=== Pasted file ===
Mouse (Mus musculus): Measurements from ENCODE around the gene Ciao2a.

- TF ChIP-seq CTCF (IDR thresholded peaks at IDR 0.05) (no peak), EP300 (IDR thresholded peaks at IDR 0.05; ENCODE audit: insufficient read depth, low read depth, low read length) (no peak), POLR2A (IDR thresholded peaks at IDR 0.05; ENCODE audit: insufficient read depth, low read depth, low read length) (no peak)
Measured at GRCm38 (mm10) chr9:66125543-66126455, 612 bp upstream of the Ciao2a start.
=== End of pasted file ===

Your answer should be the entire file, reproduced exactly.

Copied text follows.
Mouse (Mus musculus): Measurements from ENCODE around the gene Ciao2a.

- TF ChIP-seq CTCF (IDR thresholded peaks at IDR 0.05) (no peak), EP300 (IDR thresholded peaks at IDR 0.05; ENCODE audit: insufficient read depth, low read depth, low read length) (no peak), POLR2A (IDR thresholded peaks at IDR 0.05; ENCODE audit: insufficient read depth, low read depth, low read length) (no peak)
Measured at GRCm38 (mm10) chr9:66125543-66126455, 612 bp upstream of the Ciao2a start.